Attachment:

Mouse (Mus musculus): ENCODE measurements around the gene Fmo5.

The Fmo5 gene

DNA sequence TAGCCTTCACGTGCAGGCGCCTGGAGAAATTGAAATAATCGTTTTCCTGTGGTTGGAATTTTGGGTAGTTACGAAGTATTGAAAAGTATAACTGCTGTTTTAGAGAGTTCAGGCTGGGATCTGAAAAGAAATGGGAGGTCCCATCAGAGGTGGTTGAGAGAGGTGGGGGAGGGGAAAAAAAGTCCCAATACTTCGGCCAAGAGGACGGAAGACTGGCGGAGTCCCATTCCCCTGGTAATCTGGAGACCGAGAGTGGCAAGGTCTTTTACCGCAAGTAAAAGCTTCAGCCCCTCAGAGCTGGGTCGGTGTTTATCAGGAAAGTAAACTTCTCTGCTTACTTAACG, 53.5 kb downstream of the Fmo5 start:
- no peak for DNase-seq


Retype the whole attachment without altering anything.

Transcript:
Mouse (Mus musculus): ENCODE measurements around the gene Fmo5.

The Fmo5 gene

DNA sequence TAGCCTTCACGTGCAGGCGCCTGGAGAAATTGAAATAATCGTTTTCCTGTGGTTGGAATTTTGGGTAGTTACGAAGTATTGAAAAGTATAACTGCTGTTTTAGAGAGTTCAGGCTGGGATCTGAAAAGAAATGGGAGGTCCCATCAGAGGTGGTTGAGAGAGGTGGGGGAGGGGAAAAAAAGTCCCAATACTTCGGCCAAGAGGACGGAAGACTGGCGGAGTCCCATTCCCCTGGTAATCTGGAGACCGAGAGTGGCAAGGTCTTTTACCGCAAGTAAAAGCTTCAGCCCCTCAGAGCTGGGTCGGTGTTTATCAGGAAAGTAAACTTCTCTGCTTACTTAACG, 53.5 kb downstream of the Fmo5 start:
- no peak for DNase-seq